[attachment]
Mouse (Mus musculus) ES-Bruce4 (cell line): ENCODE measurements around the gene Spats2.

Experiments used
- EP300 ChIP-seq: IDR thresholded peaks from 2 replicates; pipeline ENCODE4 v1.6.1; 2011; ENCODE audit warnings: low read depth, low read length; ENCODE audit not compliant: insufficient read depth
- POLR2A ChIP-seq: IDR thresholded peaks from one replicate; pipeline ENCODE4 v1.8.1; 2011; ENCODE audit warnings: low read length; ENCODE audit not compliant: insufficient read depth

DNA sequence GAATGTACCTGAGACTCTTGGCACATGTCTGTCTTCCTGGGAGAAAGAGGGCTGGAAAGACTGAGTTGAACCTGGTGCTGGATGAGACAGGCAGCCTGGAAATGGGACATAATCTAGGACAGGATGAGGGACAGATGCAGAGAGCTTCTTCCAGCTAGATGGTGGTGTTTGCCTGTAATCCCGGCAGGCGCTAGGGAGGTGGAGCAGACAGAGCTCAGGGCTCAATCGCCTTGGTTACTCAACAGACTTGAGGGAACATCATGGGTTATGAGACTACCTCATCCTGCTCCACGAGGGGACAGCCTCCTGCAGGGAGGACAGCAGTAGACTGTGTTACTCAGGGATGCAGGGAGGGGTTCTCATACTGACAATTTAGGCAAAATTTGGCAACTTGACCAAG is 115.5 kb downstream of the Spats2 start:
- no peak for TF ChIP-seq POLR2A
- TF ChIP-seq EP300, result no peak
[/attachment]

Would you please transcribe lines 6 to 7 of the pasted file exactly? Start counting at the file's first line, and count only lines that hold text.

- no peak for TF ChIP-seq POLR2A
- TF ChIP-seq EP300, result no peak